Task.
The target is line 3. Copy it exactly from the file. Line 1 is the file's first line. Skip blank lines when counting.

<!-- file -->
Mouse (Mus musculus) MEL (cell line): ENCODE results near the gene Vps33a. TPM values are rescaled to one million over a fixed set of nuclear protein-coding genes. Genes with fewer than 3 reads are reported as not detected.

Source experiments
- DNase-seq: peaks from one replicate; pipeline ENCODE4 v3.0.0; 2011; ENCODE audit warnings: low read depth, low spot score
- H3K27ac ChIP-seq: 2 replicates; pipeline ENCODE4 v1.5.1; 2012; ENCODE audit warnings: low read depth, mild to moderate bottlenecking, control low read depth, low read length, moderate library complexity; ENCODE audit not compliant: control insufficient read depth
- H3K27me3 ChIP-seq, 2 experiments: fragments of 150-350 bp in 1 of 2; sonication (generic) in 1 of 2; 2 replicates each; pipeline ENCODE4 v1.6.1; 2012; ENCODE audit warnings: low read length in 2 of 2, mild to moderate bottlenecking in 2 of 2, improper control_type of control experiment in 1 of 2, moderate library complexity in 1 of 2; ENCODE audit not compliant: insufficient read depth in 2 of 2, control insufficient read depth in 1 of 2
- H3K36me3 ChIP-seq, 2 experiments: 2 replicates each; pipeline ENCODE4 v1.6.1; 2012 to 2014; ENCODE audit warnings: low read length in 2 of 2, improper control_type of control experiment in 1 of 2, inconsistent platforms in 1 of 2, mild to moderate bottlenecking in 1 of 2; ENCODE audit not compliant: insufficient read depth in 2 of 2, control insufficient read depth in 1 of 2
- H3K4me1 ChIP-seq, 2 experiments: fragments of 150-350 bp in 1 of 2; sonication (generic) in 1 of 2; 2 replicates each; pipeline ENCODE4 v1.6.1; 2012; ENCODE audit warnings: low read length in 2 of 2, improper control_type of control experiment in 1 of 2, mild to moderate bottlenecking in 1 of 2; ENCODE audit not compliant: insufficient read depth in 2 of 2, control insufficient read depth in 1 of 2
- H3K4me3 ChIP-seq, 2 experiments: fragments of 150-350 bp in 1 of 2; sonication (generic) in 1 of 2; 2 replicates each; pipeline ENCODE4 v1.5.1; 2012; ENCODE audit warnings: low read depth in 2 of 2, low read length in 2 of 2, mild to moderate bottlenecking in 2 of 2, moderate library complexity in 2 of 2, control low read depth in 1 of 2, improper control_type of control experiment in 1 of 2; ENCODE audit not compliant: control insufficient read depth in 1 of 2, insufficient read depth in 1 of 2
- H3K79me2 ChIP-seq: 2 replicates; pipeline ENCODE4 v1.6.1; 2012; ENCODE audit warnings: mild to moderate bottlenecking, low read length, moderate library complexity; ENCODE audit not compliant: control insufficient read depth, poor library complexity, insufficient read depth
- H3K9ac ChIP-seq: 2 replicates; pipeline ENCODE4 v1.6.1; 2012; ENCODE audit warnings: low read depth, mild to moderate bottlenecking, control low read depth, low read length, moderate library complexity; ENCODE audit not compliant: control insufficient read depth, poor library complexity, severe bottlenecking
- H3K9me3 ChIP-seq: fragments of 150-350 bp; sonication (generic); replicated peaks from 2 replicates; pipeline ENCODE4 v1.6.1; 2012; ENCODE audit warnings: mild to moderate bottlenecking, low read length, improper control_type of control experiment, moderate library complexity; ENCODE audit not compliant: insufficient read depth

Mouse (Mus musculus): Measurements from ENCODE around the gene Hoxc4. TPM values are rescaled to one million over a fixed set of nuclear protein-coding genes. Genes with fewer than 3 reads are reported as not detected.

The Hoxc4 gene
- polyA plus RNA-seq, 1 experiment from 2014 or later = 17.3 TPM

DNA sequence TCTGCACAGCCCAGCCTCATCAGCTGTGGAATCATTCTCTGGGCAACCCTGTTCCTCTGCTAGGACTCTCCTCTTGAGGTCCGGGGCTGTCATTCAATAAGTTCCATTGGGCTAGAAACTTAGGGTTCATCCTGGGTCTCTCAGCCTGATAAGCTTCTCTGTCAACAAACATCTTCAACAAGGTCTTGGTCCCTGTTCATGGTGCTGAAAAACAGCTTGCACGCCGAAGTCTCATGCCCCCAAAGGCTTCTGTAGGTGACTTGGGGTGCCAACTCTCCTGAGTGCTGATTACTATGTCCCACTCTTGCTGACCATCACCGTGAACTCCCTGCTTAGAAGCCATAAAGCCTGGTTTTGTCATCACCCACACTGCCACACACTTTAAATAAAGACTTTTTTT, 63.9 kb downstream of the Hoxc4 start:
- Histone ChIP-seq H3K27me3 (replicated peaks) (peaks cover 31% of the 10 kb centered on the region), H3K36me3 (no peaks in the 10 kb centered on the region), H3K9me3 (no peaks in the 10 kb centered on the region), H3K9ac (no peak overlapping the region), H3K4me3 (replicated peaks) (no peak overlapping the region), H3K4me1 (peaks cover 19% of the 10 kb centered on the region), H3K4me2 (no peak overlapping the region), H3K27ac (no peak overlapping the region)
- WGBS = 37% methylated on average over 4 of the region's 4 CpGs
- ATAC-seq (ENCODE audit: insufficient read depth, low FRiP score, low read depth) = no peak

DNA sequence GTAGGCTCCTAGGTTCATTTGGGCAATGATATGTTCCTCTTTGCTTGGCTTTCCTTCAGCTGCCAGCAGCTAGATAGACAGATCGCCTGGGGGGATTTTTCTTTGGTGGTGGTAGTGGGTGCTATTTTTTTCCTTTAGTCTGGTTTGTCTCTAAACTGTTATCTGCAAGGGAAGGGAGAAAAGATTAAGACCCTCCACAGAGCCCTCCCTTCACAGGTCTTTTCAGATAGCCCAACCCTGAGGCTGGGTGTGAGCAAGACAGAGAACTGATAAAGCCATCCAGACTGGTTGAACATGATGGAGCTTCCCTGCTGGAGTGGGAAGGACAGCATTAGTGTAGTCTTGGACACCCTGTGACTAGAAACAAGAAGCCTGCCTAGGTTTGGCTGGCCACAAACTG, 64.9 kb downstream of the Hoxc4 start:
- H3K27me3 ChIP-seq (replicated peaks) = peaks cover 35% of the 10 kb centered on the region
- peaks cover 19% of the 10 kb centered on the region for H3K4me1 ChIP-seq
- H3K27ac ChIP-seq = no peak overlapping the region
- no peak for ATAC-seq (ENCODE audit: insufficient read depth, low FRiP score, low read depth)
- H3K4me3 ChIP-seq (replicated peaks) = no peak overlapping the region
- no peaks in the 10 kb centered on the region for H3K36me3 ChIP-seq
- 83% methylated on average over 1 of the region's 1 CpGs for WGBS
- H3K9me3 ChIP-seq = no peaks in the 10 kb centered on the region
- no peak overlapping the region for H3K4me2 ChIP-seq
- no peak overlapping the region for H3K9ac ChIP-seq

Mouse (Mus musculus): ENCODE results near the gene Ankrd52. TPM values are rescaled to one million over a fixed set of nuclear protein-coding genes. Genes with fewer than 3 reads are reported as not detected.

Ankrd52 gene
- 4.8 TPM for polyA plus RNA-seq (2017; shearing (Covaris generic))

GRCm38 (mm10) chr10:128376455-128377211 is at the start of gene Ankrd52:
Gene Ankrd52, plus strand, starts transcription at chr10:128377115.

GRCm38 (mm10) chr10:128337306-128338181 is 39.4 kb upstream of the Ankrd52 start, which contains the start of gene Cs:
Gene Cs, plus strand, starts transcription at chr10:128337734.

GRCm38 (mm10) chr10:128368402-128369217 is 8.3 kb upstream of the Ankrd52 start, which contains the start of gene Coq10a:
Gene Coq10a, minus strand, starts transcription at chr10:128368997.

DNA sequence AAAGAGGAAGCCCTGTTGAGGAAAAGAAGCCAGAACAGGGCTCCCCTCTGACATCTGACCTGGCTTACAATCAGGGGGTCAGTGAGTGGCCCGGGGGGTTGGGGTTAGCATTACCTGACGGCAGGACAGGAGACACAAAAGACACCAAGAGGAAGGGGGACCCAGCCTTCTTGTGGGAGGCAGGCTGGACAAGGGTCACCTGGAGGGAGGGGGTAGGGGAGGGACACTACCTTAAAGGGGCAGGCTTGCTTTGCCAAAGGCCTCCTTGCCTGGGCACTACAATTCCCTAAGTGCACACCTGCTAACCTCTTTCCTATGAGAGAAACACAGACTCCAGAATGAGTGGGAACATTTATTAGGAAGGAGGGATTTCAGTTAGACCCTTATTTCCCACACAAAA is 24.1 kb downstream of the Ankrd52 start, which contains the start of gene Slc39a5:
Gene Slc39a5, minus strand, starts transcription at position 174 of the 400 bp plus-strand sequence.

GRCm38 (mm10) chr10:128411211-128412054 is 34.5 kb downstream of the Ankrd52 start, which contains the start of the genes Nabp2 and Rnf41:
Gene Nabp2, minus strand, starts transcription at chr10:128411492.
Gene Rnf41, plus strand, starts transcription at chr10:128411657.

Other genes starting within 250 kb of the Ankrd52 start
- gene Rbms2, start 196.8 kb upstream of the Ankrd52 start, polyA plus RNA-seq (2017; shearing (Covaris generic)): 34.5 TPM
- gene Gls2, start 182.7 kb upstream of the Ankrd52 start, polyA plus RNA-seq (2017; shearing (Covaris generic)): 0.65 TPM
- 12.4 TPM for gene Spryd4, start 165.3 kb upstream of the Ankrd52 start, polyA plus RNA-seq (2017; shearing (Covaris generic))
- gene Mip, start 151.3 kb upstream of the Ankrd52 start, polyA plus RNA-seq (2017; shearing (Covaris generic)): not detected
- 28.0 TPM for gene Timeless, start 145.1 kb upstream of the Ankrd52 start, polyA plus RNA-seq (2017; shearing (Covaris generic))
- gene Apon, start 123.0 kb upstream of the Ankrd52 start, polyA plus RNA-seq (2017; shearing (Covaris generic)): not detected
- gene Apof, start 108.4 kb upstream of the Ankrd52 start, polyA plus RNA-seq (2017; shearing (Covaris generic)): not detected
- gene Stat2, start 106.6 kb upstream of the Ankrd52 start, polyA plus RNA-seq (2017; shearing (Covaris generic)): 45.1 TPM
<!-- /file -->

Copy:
- DNase-seq: peaks from one replicate; pipeline ENCODE4 v3.0.0; 2011; ENCODE audit warnings: low read depth, low spot score